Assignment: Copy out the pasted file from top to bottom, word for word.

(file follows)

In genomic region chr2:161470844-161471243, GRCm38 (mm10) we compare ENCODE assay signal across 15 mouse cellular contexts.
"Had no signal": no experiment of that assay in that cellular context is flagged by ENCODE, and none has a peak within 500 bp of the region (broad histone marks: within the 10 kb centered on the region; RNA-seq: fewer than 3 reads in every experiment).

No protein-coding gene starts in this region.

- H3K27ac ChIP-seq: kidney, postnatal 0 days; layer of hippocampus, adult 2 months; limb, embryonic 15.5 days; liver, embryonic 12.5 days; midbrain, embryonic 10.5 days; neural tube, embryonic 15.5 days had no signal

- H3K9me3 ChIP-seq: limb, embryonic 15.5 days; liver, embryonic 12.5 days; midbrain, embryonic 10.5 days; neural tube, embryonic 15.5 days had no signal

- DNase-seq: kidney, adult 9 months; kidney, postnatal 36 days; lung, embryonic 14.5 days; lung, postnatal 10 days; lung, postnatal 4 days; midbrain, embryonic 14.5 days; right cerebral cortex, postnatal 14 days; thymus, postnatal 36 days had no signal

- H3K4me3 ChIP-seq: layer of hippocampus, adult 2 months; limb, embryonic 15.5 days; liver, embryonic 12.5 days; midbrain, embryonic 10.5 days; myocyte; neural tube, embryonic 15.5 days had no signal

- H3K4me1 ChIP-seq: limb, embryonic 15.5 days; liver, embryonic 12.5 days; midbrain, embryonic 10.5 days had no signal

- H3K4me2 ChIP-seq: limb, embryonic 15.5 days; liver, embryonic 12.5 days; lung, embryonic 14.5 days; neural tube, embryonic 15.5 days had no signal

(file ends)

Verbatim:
In genomic region chr2:161470844-161471243, GRCm38 (mm10) we compare ENCODE assay signal across 15 mouse cellular contexts.
"Had no signal": no experiment of that assay in that cellular context is flagged by ENCODE, and none has a peak within 500 bp of the region (broad histone marks: within the 10 kb centered on the region; RNA-seq: fewer than 3 reads in every experiment).

No protein-coding gene starts in this region.

- H3K27ac ChIP-seq: kidney, postnatal 0 days; layer of hippocampus, adult 2 months; limb, embryonic 15.5 days; liver, embryonic 12.5 days; midbrain, embryonic 10.5 days; neural tube, embryonic 15.5 days had no signal

- H3K9me3 ChIP-seq: limb, embryonic 15.5 days; liver, embryonic 12.5 days; midbrain, embryonic 10.5 days; neural tube, embryonic 15.5 days had no signal

- DNase-seq: kidney, adult 9 months; kidney, postnatal 36 days; lung, embryonic 14.5 days; lung, postnatal 10 days; lung, postnatal 4 days; midbrain, embryonic 14.5 days; right cerebral cortex, postnatal 14 days; thymus, postnatal 36 days had no signal

- H3K4me3 ChIP-seq: layer of hippocampus, adult 2 months; limb, embryonic 15.5 days; liver, embryonic 12.5 days; midbrain, embryonic 10.5 days; myocyte; neural tube, embryonic 15.5 days had no signal

- H3K4me1 ChIP-seq: limb, embryonic 15.5 days; liver, embryonic 12.5 days; midbrain, embryonic 10.5 days had no signal

- H3K4me2 ChIP-seq: limb, embryonic 15.5 days; liver, embryonic 12.5 days; lung, embryonic 14.5 days; neural tube, embryonic 15.5 days had no signal